Simplifying the Treatment of Acute Bacterial Bone and Joint Infections in Children

Markus Pääkkönen; Heikki Peltola

Disclosures

Expert Rev Anti Infect Ther. 2011;9(12):1125-1131. 

In This Article

Five-year View

In our opinion, the currently available data justify the following recommendations: in uncomplicated cases of OM, SA and OM+SA, the intravenous phase (if needed at all) can be short, 2–5 days. A total course of 20 days for OM and OM+SA, and 10–14 days in SA suffices in most cases.[3,9–11] Sometimes, even a shorter course may heal the patient,[49] but no randomized study has assessed these 'ultra-short' treatments.

An interesting modality would be to use, instead of the traditional bolus administration, continuous infusion of a time-dependent antibiotic (such as β-lactam, clindamycin and vancomycin), at least in the beginning of treatment. The MIC would thus be exceeded for the maximum length of time which brings considerable advantages over the traditional bolus administration.[50] We foresee that continuous infusion will gain more attention also in the treatment of osteoarticular infections. In the past many studies on slow β-lactam infusions have suffered from methodological flaws,[51] but a large randomized trial on childhood bacterial meningitis strongly supports this method of drug administration.[52] Clindamycin infusion has already been used in adult bone and joint infections.[52]

MRSA is a threat to successful treatment of OM, SA and OM+SA. Some MRSA strains seem to be able to form subperiosteal abscesses more often than methicillin-sensitive S. aureus, regardless of prompt treatment.[53] Recent Infectious Diseases Society of America guidelines recommend vancomycin as the primary antibiotic for MRSA, although clindamycin is also permitted if the patient stays stabile and the local MRSA resistance to clindamycin is <10%.[18] Some authors prefer this limit to be up to 25%.[2] We concur with this view,[3] especially that most MRSA strains have remained susceptible to clindamycin.[16] Among 45 children with SA, of whom 13 had disease caused by the feared USA300 strain, only two patients required vancomycin; 49% were treated with clindamycin.[17] Occasionally, the very expensive linezolid is indicated,[19,53] but resistance of S. aureus has already been detected,[54] though not yet reported in osteoarticular infections. There is great demand for new antibiotics against MRSA and other resistant pathogens.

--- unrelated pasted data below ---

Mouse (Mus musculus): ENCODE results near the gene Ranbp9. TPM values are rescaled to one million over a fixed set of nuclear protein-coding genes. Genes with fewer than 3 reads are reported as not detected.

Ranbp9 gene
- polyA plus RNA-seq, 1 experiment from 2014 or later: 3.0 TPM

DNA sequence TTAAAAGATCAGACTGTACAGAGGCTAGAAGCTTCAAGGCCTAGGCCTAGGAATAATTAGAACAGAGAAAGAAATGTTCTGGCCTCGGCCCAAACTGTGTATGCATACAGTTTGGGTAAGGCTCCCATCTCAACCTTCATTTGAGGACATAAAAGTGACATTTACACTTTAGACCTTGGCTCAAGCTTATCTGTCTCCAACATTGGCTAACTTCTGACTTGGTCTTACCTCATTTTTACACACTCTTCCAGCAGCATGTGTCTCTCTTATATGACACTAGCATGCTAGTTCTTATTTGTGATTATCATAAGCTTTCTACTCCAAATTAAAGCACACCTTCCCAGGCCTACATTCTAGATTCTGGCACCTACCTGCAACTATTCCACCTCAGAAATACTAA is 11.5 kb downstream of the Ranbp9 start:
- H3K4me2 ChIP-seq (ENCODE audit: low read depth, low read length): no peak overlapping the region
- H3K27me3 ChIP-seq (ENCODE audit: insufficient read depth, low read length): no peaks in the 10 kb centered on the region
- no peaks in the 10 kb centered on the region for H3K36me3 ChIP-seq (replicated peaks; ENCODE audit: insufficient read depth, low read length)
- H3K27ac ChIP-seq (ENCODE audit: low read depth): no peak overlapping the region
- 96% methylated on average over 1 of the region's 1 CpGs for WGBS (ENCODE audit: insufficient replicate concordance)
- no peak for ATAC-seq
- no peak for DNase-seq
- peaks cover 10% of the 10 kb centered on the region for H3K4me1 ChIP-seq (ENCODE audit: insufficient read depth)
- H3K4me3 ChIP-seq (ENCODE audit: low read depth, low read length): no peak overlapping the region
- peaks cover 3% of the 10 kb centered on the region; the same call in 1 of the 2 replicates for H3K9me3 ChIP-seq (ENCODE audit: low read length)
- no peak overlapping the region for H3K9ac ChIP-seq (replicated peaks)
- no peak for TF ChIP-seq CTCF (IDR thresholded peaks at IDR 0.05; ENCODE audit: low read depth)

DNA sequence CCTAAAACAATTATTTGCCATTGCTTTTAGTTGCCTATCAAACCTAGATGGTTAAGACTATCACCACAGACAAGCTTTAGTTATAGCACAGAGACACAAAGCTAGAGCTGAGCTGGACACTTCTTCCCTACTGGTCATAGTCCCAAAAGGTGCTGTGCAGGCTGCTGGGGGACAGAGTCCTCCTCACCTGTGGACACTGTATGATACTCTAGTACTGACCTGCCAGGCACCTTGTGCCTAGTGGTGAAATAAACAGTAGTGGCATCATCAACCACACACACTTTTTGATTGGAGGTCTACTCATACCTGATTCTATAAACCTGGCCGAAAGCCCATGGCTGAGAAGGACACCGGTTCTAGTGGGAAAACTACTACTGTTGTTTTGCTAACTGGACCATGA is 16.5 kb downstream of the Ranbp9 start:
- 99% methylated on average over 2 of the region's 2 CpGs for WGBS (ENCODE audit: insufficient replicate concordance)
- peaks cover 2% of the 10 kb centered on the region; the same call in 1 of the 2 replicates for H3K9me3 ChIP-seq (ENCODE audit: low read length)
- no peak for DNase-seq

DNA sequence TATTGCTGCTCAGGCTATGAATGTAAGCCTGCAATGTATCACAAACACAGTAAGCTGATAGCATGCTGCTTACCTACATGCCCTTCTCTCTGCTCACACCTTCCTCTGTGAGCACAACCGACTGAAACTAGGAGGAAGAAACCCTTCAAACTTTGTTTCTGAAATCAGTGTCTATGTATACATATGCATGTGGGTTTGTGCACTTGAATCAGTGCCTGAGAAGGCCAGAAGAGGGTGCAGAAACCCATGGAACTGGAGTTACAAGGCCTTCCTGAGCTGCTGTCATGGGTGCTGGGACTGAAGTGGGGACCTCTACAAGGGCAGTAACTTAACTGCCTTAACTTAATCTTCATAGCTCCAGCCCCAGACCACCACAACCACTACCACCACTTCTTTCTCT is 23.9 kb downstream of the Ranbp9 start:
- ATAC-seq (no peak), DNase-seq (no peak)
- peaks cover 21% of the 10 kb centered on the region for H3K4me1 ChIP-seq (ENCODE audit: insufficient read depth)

Osteoarticular infections of childhood are rare in high-income countries, and generally speaking, the outcome is favorable.[9–11] This is not the case in resource-poor settings where OM, SA and OM+SA are rampant, patients seek medical advice late in the disease, only suboptimal treatment is feasible and complications are common.[55,56] Chronic osteomyelitis is not infrequent, and at least in one report, a previous use of β-lactams predisposing to onset of MRSA was a risk factor for osteomyelitis relapse, as was the onset of disease in the metaepiphyseal region.[57] All this said, osteoarticular infections affect mostly youth and place them disproportionately high in the healthcare burden in countries with already scarce resources.[58] In these parts of the world simplified treatment schemes adapted to take into consideration local circumstances are needed.

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